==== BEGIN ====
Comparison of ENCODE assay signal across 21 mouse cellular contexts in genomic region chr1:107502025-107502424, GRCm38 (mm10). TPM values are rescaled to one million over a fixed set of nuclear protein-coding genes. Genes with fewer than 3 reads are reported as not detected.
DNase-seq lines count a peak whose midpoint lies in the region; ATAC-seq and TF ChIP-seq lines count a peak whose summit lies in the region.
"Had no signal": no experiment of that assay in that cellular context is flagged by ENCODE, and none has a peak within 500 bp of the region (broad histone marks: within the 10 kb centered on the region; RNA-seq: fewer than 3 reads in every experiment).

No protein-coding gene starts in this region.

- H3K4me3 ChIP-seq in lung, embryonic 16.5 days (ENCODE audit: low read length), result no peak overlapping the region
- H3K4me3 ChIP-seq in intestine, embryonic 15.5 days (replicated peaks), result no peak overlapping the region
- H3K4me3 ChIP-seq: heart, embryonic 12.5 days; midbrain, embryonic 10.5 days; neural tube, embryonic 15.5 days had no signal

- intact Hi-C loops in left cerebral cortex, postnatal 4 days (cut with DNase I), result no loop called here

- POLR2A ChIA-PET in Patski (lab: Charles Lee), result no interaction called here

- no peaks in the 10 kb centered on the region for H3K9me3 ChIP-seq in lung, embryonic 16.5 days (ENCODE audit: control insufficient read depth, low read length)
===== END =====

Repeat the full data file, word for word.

Comparison of ENCODE assay signal across 21 mouse cellular contexts in genomic region chr1:107502025-107502424, GRCm38 (mm10). TPM values are rescaled to one million over a fixed set of nuclear protein-coding genes. Genes with fewer than 3 reads are reported as not detected.
DNase-seq lines count a peak whose midpoint lies in the region; ATAC-seq and TF ChIP-seq lines count a peak whose summit lies in the region.
"Had no signal": no experiment of that assay in that cellular context is flagged by ENCODE, and none has a peak within 500 bp of the region (broad histone marks: within the 10 kb centered on the region; RNA-seq: fewer than 3 reads in every experiment).

No protein-coding gene starts in this region.

- H3K4me3 ChIP-seq in lung, embryonic 16.5 days (ENCODE audit: low read length), result no peak overlapping the region
- H3K4me3 ChIP-seq in intestine, embryonic 15.5 days (replicated peaks), result no peak overlapping the region
- H3K4me3 ChIP-seq: heart, embryonic 12.5 days; midbrain, embryonic 10.5 days; neural tube, embryonic 15.5 days had no signal

- intact Hi-C loops in left cerebral cortex, postnatal 4 days (cut with DNase I), result no loop called here

- POLR2A ChIA-PET in Patski (lab: Charles Lee), result no interaction called here

- no peaks in the 10 kb centered on the region for H3K9me3 ChIP-seq in lung, embryonic 16.5 days (ENCODE audit: control insufficient read depth, low read length)